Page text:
The Indian Parliament recently passed the Women’s Reservation Bill that promises women one-third of the total seats in the Lok Sabha and in the State legislative assemblies. This is undeniably an applaudable step despite the contentions and debates surrounding it. The passage of the Women’s Reservation Bill or the very mention of it in the media and other influential platforms have created curiosity in the minds of the common mass regarding its significance and most importantly about women’s role in politics. This at least, even to some extent will make people aware how profoundly women are underrepresented in politics as well as in other high-profile decision-making bodies since historical times. However, among the mostly male political heads of state in Indian history, the Bhaumakara dynasty in Odisha stands out as an exception. This article charts the history of the Bhaumakara dynasty, a royal family which boasts of the reign of six queens.
In India, as well as globally, throughout generations, we have got only a handful of women leaders compared to men. This is the reality based on surveys. Ancient Egypt witnessed the maximum number of women rulers and then there was Renaissance Europe where few female monarchs ruled. Apart from this we know about only a couple of women rulers who ruled either directly or indirectly across borders and boundaries from different dynasties and empires. What we do not know is that, during early medieval India in the Odisha region of Eastern India, there emerged a dynasty called the Bhaumakaras that changed the course of the conventional patriarchal set up with the rise of not one but six women rulers who were crowned as the legitimate heads of the State.
The identity of the Bhaumakara female monarchs
Several dynasties mushroomed throughout the Indian subcontinent during the early medieval period (600 CE to 1200 CE). The Bhaumakara dynasty was one among them that entrenched their rule between the mid-8th to the mid-10th century CE in major parts of modern-day north and central Odisha. What distinguishes this royal family from other contemporary political powers is that, among the total seventeen rulers, six of them were women. Obviously there lacked a gender parity which is till date vividly noticeable in modern political framework, but owing to the time period we are dealing with, the rise of these women as monarchs formally was indeed a remarkable feat achieved by this dynasty.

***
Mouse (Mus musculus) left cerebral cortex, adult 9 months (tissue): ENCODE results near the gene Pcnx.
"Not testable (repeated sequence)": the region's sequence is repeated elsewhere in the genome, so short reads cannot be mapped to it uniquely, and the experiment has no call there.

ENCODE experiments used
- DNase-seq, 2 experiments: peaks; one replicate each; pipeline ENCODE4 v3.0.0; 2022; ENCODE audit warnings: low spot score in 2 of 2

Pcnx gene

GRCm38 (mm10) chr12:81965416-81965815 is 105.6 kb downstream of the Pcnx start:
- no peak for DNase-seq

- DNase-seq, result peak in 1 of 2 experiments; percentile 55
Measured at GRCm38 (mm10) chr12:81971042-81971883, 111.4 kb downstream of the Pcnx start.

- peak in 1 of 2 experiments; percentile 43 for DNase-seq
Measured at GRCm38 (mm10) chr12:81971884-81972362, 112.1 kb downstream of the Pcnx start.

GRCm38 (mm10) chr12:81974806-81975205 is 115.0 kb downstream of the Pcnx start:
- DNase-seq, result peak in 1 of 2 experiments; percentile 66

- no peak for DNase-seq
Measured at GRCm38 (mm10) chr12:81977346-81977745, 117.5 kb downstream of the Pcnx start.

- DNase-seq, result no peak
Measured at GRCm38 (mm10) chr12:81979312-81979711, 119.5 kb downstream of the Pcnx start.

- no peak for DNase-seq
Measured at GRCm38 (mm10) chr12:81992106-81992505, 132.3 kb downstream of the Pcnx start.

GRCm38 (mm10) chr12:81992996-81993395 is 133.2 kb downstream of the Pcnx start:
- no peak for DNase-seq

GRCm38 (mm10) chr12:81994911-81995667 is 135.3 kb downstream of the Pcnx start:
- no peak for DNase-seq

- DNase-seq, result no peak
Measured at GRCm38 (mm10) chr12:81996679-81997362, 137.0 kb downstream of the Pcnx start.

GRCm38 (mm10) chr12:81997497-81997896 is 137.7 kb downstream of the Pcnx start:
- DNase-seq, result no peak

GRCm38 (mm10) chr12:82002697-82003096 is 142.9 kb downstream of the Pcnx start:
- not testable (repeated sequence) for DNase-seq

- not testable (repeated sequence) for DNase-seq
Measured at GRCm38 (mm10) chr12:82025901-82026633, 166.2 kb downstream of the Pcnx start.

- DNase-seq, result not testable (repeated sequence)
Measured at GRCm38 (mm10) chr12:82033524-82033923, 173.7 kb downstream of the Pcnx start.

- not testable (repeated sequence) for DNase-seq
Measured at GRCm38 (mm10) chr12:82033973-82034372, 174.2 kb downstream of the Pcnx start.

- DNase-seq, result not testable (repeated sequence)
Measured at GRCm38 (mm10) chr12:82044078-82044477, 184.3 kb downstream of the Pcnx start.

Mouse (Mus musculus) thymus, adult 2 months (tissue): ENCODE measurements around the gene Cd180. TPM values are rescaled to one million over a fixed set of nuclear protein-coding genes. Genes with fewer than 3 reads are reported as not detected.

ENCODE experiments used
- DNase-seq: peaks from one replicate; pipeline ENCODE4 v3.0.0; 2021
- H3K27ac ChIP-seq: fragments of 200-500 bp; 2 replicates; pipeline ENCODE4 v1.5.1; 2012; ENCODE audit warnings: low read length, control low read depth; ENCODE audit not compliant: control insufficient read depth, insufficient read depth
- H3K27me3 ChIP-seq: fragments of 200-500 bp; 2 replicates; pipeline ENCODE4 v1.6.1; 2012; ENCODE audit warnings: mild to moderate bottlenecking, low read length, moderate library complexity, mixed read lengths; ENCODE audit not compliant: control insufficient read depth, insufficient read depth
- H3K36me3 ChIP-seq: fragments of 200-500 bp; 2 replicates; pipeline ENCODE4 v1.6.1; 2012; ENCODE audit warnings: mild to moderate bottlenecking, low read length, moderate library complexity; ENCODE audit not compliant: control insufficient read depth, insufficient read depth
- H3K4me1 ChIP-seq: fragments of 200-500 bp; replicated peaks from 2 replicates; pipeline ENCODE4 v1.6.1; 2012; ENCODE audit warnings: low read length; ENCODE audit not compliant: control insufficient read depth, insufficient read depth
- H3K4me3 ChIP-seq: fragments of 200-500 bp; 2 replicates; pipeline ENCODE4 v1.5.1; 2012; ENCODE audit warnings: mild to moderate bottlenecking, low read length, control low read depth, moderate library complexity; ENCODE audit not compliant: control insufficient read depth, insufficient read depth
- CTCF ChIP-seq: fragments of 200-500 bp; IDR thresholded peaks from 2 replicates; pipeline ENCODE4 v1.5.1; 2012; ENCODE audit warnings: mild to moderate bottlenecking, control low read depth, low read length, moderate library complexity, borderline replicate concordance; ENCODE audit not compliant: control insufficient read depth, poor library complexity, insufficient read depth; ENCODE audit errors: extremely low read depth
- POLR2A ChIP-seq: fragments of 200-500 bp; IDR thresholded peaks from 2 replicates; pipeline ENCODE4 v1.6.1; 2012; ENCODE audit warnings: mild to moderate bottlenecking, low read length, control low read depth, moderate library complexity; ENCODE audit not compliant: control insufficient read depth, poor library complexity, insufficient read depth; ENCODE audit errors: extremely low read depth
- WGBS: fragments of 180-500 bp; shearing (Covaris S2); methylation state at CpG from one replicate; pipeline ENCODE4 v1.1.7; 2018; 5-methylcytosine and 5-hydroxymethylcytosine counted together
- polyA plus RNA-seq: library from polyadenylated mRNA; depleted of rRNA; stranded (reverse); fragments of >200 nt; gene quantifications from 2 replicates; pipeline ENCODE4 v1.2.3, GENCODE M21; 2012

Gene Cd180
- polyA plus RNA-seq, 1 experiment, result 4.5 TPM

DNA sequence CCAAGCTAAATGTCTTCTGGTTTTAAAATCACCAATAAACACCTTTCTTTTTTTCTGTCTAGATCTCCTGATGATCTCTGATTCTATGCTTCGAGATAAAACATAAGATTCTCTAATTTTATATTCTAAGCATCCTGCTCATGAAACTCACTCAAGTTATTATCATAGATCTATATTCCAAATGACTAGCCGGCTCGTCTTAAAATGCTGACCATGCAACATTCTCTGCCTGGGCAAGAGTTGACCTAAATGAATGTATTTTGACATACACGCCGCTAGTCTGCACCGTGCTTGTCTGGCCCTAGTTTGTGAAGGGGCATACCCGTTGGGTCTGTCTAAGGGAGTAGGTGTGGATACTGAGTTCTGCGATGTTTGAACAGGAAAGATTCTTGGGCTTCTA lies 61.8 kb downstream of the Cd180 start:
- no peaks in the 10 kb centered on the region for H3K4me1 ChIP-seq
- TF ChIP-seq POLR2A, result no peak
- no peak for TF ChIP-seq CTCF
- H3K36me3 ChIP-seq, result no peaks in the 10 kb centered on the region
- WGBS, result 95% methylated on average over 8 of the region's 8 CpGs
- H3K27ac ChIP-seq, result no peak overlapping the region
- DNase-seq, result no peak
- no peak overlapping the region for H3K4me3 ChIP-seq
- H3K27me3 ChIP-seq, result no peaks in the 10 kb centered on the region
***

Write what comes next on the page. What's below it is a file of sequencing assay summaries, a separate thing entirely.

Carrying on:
These women rulers were initially princesses themselves from other neighbouring royal families of Odisha and were married into the Bhaumakara royal family as queen-consorts to the Bhaumakara Kings. Women as rulers were deemed as mistrustful and their interference in public space and especially in leadership positions were strongly discouraged by Dharmasastras and Smritis. The Bhaumakara dynasty however quite conveniently bent this dharmasastric norm by considering their royal women as heirs to the throne. Among the six women rulers, four of them ruled consecutively in this Kingdom or rather Queendom, if that sounds as an appropriate word in this scenario.
Tribhūvanamahādevī I was the first woman to rise on the Bhaumakara throne after the sudden demise of her son, King Subhakaradeva III. A princess by birth from a neighbouring royal family, she was also known by her other names like Sindagaurī or Gosvamīnī. She made significant achievements by concretising her rule as one of the most accomplished Bhaumakara monarch. After some decades, another proficient woman ruler Prithivīmahādevī, the daughter of the powerful Somavamsī king Janamejaya I, acceded to the throne of the Bhaumakaras following the death of her husband and brother-in-law.